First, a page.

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Abstract: FR-PO900

Association of Niacin Use With Kidney Outcomes

Session Information

Category: CKD (Non-Dialysis)

  • 2201 CKD (Non-Dialysis): Epidemiology‚ Risk Factors‚ and Prevention

Authors

  • Whitecavage, Shaun M., University of California Irvine Medical Center, Orange, California, United States
  • Tran, Diana, University of California Irvine Medical Center, Orange, California, United States
  • Sumida, Keiichi, The University of Tennessee Health Science Center, Memphis, Tennessee, United States
  • Thomas, Fridtjof, The University of Tennessee Health Science Center, Memphis, Tennessee, United States
  • Kovesdy, Csaba P., The University of Tennessee Health Science Center, Memphis, Tennessee, United States
  • Kalantar-Zadeh, Kamyar, University of California Irvine Medical Center, Orange, California, United States
  • Streja, Elani, University of California Irvine Medical Center, Orange, California, United States
Background

Niacin is a non-statin lipid lowering therapy that has been shown to lower triglycerides and to improve other risk factors for renal outcomes. Despite these favorable data, the effect of niacin on long term kidney outcomes remains unclear.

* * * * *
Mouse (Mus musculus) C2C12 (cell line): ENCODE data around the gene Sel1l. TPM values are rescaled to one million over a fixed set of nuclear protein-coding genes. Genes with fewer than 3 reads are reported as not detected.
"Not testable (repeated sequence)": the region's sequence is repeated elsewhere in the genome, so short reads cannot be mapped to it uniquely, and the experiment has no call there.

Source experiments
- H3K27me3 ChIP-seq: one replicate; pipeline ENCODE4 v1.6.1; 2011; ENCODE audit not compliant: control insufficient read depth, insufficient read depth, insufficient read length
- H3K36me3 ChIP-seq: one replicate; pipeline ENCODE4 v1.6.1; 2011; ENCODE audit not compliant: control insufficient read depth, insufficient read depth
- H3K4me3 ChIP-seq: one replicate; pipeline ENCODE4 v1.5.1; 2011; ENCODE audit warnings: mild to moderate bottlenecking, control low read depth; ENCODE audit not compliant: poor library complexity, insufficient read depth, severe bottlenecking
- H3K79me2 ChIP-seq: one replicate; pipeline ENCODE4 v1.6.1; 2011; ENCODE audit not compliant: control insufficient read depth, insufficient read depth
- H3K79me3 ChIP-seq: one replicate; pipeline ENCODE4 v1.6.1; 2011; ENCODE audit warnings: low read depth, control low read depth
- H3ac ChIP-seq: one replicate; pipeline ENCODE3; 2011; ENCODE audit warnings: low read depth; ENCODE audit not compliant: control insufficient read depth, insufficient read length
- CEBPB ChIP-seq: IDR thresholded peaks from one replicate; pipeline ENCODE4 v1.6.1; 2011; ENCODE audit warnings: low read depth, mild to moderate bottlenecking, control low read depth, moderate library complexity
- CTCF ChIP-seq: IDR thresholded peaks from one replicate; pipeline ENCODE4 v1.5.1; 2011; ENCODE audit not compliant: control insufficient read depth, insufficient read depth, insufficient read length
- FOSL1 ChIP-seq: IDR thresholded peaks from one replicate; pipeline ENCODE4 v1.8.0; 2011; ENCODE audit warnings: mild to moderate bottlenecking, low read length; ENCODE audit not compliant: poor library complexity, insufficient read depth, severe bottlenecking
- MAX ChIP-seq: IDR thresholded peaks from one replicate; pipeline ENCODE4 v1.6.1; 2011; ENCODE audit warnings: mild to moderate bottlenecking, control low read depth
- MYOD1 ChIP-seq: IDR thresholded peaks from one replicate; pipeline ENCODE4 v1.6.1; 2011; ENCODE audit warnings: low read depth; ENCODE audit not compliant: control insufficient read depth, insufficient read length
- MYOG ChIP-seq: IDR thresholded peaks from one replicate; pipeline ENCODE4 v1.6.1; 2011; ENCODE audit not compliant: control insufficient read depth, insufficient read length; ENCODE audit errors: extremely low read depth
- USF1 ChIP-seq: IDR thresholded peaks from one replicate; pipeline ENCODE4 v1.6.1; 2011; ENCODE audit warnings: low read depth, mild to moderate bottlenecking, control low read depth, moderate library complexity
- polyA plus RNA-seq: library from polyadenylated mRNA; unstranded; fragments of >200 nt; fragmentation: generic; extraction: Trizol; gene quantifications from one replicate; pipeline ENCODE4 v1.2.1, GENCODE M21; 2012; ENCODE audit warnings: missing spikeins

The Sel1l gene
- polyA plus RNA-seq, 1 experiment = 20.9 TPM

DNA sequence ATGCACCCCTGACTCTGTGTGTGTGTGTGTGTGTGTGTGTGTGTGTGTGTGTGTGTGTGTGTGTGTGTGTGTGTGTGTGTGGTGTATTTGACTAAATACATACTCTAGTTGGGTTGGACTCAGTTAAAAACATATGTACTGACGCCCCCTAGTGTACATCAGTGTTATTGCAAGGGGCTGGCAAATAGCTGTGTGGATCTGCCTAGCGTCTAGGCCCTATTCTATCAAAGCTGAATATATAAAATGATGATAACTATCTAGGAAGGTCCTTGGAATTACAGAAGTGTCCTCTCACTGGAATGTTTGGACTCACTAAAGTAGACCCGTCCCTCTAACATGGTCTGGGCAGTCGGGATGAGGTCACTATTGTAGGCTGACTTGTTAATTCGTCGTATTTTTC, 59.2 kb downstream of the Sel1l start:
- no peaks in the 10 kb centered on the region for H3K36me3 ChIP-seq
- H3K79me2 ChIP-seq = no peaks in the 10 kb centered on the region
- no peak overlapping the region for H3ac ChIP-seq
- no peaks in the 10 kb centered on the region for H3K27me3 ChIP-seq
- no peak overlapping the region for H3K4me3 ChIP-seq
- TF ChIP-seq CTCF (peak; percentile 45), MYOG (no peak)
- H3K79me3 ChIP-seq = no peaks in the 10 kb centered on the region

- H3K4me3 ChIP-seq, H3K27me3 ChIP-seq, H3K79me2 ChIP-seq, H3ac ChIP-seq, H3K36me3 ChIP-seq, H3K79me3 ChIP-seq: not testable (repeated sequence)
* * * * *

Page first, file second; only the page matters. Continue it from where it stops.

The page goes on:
Methods

In a nationwide historic cohort of 1,139,630 US Veterans with normal baseline eGFR, we examined the association of de novo prescription of niacin during 2005-2006 with ESKD, incident CKD (defined as eGFR <60 ml/min/1.73m2 on two occasions, separated by ≥90 days) and death. Associations were examined in Cox hazard models adjusted for demographics, major comorbidities, and lab measurements. Prescription time-distribution matching was used to control for survival bias.

Results

We identified 133,450 new users of niacin. Overall, patients were a mean (SD) 60 (13) years old, with 6% female, 16% Black, and 6% Hispanic. Niacin users were more likely to be male, White, current, or former smokers, with higher frequencies of comorbidities. Niacin was associated with lower risk of death (HR: 0.81, 95% CI: 0.80-0.82) and ESKD (0.85, 0.79-0.92), but with a higher risk of CKD (1.16, 1.15-1.17). The rates at which niacin users experienced death was slower compared to non-users (2.907 versus 3.649). However, the rates at which niacin users experienced ESKD and incident CKD were faster compared to non-users (0.066 versus 0.081 and 3.967 versus 3.018) respectively.

Conclusion

Niacin use was associated with a lower risk of ESKD and death, but with higher risk of incident CKD (potentially explained by acute effects on eGFR) in this large national cohort of patients with normal kidney function. Further studies are needed to corroborate the potential benefits of niacin on kidney function and survival.

Event Rates and Hazard Ratios for Death, ESKD, and CKD Among Niacin Users vs. Non-Users

Funding

  • NIDDK Support